Trinidad Guardian editor in chief Orin Gordon was bumped off today in a slaying that, according to informed sources, bore all the hallmarks of a “Sabga City” gang execution.
Gordon, who was appointed editor in chief on 24 February 2015, will be replaced by former television presenter Shelly Dass-Clarke, who, in a reconfigured set-up, will: “have ultimate responsibility for the editorial content of the Guardian and Tobago Today newspapers, news on television and radio, and the company’s growing digital news presence.”
Presumably, in her spare time, Shelly will fix Trinidad and Tobago’s economic crisis, solve the Dana Seetahal murder case and win the country another Olympic medal. That wish-list is just as plausible as her new job description.
In truth, Orin, according to the Guardian statement, actually tendered his resignation last month but it was only announced to the staff today.
But surely the outgoing editor-in-chief won’t begrudge Wired868 its misleading headline, though, considering that his departure was announced on the same day that his newspaper—which boasts of being the third best daily in a field of three—did its usual backtrack on an irresponsible story without ever mentioning the word “sorry”.
Today, as published in the Guardian, grieving mother Safiya Williams insisted that, contrary to rumours, her murdered nine-year-old son and standard one pupil, Cyon Paul, was actually not a drug dealer or involved in a turf war.
The Guardian article neglected to mention that the rumour was actually started on its own paper, just hours earlier.
At this rate, murdered people might have to find someplace to hide when Guardian reporters turn up to investigate. A bullet might end your life but a Guardian report will haunt your afterlife!
Mr Live Wire hopes that Trinidad Express editor in chief Omatie Lyder does not laugh too hard at the irresponsible faux pas though, just in case she gets throat cancer. Just ask Dr Keith Rowley.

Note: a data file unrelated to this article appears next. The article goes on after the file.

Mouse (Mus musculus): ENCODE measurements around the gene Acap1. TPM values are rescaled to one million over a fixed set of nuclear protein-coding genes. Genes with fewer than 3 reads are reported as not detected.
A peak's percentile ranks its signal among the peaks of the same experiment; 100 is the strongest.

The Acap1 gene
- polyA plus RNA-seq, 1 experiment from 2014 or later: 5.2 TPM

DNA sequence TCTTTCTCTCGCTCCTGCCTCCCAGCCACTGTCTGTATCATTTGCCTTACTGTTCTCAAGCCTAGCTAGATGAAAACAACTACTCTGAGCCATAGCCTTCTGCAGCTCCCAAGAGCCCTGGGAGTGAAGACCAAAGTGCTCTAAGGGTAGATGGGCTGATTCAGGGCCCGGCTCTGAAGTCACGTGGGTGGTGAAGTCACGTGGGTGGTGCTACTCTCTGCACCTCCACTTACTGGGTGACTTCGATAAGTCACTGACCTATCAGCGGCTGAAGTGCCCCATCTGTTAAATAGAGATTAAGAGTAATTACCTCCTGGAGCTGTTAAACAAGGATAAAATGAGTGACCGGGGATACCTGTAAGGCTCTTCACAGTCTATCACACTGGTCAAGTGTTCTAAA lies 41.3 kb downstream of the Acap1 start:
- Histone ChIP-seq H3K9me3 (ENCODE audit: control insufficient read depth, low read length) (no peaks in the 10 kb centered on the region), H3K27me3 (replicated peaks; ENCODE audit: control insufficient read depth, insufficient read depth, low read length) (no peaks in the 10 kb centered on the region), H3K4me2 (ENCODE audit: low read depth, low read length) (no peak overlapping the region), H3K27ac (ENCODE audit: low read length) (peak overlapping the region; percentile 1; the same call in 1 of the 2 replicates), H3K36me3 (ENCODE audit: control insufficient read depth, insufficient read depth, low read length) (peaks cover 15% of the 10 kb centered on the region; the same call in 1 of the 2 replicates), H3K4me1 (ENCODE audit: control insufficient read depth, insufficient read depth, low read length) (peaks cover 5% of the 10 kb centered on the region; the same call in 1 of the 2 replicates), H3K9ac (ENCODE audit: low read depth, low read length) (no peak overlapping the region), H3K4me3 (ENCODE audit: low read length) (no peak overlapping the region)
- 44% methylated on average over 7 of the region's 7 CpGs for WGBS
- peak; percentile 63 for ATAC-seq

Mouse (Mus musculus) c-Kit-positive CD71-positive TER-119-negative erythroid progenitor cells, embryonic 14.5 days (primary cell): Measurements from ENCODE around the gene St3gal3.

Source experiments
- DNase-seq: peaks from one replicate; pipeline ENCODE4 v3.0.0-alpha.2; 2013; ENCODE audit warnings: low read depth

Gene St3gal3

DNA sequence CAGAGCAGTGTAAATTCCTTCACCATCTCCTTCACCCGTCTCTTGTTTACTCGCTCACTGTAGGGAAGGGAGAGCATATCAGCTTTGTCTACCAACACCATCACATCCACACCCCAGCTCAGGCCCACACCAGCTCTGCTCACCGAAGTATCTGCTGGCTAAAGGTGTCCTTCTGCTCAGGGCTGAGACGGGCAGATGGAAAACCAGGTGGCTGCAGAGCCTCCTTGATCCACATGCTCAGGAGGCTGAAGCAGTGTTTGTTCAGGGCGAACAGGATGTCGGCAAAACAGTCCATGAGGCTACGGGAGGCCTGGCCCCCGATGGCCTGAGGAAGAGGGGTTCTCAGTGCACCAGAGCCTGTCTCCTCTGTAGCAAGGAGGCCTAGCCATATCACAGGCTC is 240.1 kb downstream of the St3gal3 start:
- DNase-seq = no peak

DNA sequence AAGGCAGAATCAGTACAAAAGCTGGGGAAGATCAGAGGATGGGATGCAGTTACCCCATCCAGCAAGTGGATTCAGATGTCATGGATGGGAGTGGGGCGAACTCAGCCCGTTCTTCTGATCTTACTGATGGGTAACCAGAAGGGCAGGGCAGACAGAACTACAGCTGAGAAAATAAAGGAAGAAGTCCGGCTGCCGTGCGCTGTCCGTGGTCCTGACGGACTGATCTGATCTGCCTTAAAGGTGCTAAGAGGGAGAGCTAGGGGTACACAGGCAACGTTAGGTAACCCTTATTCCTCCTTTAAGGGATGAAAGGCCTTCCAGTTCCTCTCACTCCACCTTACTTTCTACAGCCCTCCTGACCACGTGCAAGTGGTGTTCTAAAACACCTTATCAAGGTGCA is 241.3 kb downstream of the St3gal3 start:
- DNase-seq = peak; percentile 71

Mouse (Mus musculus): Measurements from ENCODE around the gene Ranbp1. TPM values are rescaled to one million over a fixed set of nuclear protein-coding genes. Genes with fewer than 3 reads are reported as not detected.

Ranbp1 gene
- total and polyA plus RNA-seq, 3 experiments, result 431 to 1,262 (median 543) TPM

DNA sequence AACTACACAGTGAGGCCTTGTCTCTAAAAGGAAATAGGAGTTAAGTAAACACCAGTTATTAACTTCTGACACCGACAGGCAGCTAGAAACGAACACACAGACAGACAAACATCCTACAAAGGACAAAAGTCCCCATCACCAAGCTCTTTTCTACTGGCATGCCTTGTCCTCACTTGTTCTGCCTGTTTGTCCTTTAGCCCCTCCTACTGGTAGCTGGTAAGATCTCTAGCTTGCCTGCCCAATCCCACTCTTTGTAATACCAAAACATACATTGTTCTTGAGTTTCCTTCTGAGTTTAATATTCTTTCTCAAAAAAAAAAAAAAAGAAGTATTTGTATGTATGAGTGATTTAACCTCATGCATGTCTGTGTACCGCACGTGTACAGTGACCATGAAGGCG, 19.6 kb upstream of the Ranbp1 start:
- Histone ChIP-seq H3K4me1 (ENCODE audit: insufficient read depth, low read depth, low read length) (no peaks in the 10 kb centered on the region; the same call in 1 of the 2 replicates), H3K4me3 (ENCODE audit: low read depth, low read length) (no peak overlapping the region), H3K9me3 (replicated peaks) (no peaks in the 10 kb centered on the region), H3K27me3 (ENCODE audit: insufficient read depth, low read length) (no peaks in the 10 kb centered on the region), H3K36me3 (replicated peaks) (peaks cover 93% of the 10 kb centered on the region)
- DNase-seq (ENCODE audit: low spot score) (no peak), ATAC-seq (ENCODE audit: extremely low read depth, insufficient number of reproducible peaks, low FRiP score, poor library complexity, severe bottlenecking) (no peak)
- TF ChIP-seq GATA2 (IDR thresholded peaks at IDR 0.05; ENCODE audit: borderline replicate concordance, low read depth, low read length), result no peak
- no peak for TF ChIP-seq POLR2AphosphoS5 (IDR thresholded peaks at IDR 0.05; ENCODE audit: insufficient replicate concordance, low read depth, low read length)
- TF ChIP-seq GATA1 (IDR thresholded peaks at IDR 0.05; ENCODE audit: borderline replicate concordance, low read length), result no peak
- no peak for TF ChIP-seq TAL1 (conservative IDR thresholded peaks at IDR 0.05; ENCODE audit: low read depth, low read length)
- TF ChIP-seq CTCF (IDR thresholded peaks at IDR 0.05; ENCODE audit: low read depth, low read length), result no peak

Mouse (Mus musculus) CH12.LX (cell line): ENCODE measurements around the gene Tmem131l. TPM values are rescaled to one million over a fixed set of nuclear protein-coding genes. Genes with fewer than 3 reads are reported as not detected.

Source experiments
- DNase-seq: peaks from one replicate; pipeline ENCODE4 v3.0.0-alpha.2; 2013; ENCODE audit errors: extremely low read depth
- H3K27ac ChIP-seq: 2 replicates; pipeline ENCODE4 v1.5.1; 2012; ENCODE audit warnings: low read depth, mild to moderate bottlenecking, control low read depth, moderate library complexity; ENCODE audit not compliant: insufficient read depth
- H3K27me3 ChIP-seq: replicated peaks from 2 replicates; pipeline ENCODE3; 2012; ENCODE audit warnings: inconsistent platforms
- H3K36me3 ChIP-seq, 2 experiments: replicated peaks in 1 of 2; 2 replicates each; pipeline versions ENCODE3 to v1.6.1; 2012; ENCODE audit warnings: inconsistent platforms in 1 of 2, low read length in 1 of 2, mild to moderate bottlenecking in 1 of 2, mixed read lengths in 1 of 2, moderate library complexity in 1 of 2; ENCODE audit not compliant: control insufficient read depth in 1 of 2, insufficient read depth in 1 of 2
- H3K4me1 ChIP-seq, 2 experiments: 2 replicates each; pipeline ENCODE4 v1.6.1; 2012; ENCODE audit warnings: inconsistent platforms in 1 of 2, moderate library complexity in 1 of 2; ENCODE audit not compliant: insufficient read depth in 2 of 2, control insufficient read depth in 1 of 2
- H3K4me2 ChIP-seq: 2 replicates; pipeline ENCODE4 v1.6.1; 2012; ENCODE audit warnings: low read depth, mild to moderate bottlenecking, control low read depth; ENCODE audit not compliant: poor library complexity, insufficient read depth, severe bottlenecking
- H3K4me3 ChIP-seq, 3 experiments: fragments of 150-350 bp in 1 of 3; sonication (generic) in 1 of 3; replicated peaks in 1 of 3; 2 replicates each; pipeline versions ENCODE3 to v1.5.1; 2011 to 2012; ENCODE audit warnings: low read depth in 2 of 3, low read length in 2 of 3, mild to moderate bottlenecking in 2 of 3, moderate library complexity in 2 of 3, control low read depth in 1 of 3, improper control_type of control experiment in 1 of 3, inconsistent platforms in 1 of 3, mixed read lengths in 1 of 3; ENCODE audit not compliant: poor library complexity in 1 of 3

Anyway, Orin is out and Shelly is in.
Mr Live Wire cannot confirm whether CNC3/Guardian managing director, head of content and bottle washer Nicholas Sabga has already written Shelly’s dismissal letter. But let’s just say that the new Guardian “boss” probably shouldn’t take more personal effects to her new office than would fit in her handbag.
In the past decade, the Trinidad Express, still the country’s most read newspaper, has had one editor-in-chief, Omatie. The Newsday had two, Therese Mills and Jones P Madeira, with a change having been deemed necessary after Mills stopped turning up for work on account of her death.
The Guardian newspaper, during that same timeframe, changed the face in the leadership chair no less than eight times!
Dominic Kalipersad made way for Anthony Wilson who stepped aside for Suzanne Sheppard who begat Judy Raymond who split duties with Hamid Ghany before splitting altogether to prompt a recall for Wilson who stepped aside for Gordon… Before, ta-da!, Dass-Clarke became just the right person to lead the Guardian.
In short, the Guardian angel apparently has more intimate partners than Usain Bolt. At this point, Ansa McAl boss Anthony Norman Sabga might as well ditch the white robes and dress that chick up in scarlet!
Suffice to say that Orin probably won’t be mourned, after he got Inshan Ishmael mad enough to risk getting bounced down on the highway to protest a provocative Kevin Baldeosingh column on Islamists, tried to give a house to the “courageous” Mary Paria for trolling Housing Minister Randall Mitchell and, more recently, his paper carried out a hit on the reputation of a nine-year-old boy who is no longer here to defend himself.
Yet, it is hard to know how much credit Orin deserves for the Guardian’s moorings.
Let’s be honest, Shelly, like her successors, will be steering the Guardian in much the same way that little Maggie Simpson drove the Simpson’s family car from her baby’s chair.
The Guardian is not hiring a new pioneer. It is hiring a new patsy. Someone who will take the blame for the direction of a company that they will never really control in the first place.
Or, to put it another way, if you heard a dude was on wife number eight, would you wonder what the hell was wrong with the last seven women? Or would you be questioning the stability of the finicky husband instead?
Norm gets rid of partners at a rate that would make even King Henry VIII dizzy.
Live Wire hopes Dass-Clarke has a good head on her shoulders.